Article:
Intel is reportedly to spend $6 billion to upgrade its Fab 28 chip manufacturing facility in Kiryat Gat, Israel, to support manufacturing on a 10nm process node.
Intel's current state-of-the-art is using a 14nm feature size to produce its semiconductors, a shrinkage step that caused unexpected delays when it proved more challenging than first anticipated. 10nm is the next logical step in the company's slavish adherence to Moore's Law, a self-fulfilling prophecy by co-founder Gordon Moore that originally observed the number of transistors on a semiconductor roughly doubling in quantity every eighteen months. To keep cramming additional transistors into future processors without running into heat or footprint issues, those transistors have to keep getting smaller - hence the company's constantly-shrinking process node.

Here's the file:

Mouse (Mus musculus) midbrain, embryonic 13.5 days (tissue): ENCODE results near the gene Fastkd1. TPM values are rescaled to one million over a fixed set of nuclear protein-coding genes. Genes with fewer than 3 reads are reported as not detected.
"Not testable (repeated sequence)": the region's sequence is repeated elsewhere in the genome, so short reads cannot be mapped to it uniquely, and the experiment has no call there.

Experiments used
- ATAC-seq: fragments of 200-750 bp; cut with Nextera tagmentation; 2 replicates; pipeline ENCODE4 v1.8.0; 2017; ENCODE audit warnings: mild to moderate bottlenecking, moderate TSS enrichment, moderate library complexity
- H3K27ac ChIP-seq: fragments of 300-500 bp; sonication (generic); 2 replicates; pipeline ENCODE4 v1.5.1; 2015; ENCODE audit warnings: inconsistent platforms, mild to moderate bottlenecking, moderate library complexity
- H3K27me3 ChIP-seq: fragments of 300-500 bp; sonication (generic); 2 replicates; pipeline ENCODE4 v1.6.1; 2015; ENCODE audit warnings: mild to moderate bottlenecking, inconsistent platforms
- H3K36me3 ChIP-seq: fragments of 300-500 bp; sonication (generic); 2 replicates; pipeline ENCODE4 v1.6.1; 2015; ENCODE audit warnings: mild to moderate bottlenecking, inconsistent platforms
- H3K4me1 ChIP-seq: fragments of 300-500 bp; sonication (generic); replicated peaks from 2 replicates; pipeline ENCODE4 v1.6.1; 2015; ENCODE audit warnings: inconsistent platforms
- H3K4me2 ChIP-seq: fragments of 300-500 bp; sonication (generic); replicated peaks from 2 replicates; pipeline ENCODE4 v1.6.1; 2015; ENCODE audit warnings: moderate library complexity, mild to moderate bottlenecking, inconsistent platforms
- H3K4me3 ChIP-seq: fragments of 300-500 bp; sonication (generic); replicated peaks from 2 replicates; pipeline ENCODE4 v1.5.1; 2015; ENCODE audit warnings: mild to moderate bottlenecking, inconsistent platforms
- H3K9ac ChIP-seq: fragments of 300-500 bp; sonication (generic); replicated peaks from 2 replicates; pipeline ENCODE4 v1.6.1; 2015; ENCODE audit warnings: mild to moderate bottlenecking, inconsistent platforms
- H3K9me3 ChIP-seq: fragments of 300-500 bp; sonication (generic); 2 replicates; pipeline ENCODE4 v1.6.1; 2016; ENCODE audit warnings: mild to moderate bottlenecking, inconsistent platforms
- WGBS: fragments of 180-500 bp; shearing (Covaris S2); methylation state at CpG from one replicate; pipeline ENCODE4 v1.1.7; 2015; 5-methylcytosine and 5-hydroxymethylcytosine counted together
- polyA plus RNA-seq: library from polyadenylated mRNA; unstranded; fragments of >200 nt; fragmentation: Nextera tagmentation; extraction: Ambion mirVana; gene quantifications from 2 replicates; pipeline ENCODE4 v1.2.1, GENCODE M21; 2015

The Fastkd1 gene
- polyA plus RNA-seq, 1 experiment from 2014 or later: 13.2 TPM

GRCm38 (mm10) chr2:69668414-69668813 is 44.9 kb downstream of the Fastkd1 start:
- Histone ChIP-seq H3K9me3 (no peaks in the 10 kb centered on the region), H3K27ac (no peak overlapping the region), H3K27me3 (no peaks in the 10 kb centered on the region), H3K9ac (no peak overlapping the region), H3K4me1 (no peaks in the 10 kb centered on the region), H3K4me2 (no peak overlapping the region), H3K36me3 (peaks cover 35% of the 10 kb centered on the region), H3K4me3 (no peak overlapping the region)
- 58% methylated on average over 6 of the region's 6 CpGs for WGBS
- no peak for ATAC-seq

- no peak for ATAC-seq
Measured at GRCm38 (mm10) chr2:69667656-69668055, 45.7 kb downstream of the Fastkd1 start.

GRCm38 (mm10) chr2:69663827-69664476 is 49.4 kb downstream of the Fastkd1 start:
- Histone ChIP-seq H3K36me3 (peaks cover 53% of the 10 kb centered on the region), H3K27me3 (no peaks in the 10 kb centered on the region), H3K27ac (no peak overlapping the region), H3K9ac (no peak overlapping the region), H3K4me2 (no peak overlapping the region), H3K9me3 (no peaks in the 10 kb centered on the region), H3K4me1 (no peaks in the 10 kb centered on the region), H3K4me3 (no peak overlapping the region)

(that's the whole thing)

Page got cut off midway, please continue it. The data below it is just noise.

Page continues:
While not yet confirmed by Intel, newswire Reuters
has received a statement from Israel's finance minister Yair Lapid that claims the company has settled on its facility in Kiryat Gat as getting the first 10nm support through $6 billion in investment and a $300 million government grant coupled with a ten-year reduction in corporate tax payments. 'Intel's investment is a strategic asset for Israel's industry,
' Lapid claimed. 'This is the biggest investment by a foreign company ever in Israel and is further proof that Israel is at the forefront of technology and innovation.
The massive investment comes less than a year after Intel mothballed its new Fab 42 facility
in Arizona following the company's 14nm issues. At the time, Intel's Chuck Mulloy suggested that Fab 42 could be used for future process nodes - meaning 10nm - but with the Israel deal seemingly signed and sealed that seems unlikely to happen any time soon.